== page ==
. . . Read more!

posted by Lorenzo 1:00 PM

Republicans hope for new terror attack to reverse party's decline
(Doug Thompson, Capitol Hill Blue, November 10, 2005)
A confidential memo circulating among senior Republican leaders suggests that a new attack by terrorists on U.S. soil could reverse the sagging fortunes of President George W. Bush as well as the GOP and "restore his image as a leader of the American people." . . . The closely-guarded memo lays out a list of scenarios to bring the Republican party back from the political brink, including a devastating attack by terrorists that could "validate" the President's war on terror and allow Bush to "unite the country" in a "time of national shock and sorrow." . . . The memo says such a reversal in the President's fortunes could keep the party from losing control of Congress in the 2006 midterm elections. . . . The memo outlines other scenarios, including: --Capture of Osama bin Laden (or proof that he is dead); --A drastic turnaround in the economy; --A "successful resolution" of the Iraq war. . . . GOP memos no longer talk of “victory” in Iraq but use the term "successful resolution." . . . "A successful resolution would be us getting out intact and civil war not breaking out until after the midterm elections," says one insider. . . . The memo circulates as Tuesday's disastrous election defeats have left an already dysfunctional White House in chaos, West Wing insiders say, with shouting matches commonplace and the blame game escalating into open warfare. . . . "This place is like a high-school football locker room after the team lost the big game," grumbles one Bush administration aide. "Everybody’s pissed and pointing the finger at blame at everybody else." . . . Republican gubernatorial losses in Virginia and New Jersey deepened rifts between the Bush administration and Republicans who find the President radioactive. . . . "Most knew an appearance by the President would hurt Kilgore rather than help him but (Karl) Rove rammed it through, convincing Bush that he had enough popularity left to make a difference." . . . Bush didn't have any popularity left. Overnight tracking polls showed Kilgore dropped three percentage points after the President’s appearance and Democrat Tim Kaine won on Tuesday. . . . Conservative Pennsylvania Republican Senator Rick Santorum told radio talk show host Don Imus Wednesday that he does not want the President's help and will stay away from a Bush rally in his state on Friday. . . . As Republican political strategists scramble to find a message – any message – that will ring true with voters, GOP leaders in Congress admit privately that control of their party by right-wing extremists makes their recovery all but impossible. . . . "We’ve made our bed with these people," admits an aide to House Speaker Denny Hastert. "Now it’s the morning after and the hangover hurts like hell."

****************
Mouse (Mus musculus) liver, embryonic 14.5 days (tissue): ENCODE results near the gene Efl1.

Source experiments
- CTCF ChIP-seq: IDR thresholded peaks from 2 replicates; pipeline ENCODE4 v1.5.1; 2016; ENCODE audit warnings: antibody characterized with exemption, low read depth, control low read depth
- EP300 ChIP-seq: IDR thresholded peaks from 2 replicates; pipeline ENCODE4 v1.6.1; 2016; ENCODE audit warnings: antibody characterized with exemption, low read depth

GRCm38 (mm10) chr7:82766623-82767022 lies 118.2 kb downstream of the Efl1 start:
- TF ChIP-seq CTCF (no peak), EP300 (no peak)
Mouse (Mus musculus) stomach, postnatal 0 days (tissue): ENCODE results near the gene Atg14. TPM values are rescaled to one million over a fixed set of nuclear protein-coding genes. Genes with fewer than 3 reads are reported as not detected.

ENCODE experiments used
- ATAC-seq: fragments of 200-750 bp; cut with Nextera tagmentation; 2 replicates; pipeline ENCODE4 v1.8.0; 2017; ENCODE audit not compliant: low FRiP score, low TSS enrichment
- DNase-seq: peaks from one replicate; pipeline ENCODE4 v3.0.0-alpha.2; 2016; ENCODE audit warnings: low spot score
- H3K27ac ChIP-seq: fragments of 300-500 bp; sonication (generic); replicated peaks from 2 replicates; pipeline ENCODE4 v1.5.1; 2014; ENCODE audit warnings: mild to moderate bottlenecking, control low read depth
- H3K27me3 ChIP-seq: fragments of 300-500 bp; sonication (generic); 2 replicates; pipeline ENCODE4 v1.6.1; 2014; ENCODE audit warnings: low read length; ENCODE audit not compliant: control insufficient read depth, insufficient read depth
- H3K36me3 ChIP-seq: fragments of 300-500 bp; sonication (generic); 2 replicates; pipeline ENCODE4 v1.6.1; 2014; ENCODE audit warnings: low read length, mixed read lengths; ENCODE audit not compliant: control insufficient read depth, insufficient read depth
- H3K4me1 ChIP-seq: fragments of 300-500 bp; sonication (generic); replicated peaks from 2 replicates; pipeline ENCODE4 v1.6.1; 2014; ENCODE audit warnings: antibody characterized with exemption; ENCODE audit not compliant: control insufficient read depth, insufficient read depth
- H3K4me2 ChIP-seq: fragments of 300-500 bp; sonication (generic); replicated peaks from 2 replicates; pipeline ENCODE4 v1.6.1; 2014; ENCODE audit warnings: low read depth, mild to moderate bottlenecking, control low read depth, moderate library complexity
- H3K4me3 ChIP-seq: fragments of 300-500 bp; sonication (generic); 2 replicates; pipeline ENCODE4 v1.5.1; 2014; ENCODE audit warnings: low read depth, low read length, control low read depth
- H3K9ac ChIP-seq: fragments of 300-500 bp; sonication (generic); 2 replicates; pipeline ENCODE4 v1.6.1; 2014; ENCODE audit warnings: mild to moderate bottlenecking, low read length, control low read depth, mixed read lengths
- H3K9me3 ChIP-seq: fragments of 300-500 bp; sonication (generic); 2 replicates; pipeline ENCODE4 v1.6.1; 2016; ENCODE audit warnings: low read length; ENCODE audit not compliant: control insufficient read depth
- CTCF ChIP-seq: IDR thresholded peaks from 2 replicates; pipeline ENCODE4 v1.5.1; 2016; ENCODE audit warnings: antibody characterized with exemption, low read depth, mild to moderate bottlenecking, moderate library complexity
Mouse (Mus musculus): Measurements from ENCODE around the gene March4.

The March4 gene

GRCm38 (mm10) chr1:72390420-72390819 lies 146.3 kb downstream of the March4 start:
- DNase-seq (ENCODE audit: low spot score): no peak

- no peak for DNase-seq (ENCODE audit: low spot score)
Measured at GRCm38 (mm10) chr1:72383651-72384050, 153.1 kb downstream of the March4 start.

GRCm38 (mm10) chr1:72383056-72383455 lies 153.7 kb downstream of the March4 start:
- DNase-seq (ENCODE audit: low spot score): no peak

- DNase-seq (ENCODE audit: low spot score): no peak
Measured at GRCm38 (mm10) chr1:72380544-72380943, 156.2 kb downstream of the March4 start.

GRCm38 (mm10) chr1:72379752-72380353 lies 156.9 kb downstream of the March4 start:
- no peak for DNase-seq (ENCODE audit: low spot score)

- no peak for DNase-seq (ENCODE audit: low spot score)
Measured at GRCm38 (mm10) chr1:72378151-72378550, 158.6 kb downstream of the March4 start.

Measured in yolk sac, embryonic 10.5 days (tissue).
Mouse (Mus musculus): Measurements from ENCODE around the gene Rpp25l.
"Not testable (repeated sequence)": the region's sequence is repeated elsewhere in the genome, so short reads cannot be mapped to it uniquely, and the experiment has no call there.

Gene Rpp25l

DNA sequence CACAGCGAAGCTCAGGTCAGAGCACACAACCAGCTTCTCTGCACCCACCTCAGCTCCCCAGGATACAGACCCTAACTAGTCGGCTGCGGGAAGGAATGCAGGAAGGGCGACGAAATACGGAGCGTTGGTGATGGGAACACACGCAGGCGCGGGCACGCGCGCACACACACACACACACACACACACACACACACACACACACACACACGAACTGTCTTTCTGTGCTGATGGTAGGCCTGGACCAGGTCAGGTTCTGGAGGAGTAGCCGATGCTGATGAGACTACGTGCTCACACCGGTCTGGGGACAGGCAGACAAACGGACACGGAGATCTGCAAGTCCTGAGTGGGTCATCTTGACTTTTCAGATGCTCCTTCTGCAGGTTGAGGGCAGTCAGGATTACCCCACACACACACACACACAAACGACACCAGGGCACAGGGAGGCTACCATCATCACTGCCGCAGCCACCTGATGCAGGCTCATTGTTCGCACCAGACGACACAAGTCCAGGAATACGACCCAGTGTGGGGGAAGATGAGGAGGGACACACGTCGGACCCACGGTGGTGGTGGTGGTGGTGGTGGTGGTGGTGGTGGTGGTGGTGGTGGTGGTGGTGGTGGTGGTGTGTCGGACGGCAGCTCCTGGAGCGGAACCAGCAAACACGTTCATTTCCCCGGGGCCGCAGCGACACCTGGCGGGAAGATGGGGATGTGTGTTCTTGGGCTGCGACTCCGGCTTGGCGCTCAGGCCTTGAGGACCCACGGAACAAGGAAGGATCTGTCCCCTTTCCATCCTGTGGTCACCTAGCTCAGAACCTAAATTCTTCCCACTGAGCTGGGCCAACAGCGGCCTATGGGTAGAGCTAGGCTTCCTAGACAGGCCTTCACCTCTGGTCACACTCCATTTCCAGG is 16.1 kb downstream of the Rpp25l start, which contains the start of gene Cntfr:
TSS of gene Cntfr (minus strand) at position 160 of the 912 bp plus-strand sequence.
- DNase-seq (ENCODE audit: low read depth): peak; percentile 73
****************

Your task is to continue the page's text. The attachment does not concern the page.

. . . Read more!

posted by Lorenzo 12:37 PM

Democrats say Republican's covering up White House crimes
(Liz Sidoti, Associated Press, November 1, 2005)